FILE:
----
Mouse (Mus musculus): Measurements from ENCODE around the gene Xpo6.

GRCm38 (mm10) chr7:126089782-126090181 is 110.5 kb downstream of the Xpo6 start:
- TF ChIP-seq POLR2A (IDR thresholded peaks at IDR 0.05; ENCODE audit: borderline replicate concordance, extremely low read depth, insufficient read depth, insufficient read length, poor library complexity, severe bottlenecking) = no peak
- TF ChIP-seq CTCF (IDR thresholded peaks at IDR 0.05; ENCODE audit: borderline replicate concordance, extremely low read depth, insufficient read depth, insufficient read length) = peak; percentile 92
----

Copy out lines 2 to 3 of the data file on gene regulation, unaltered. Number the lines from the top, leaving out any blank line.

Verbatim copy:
GRCm38 (mm10) chr7:126089782-126090181 is 110.5 kb downstream of the Xpo6 start:
- TF ChIP-seq POLR2A (IDR thresholded peaks at IDR 0.05; ENCODE audit: borderline replicate concordance, extremely low read depth, insufficient read depth, insufficient read length, poor library complexity, severe bottlenecking) = no peak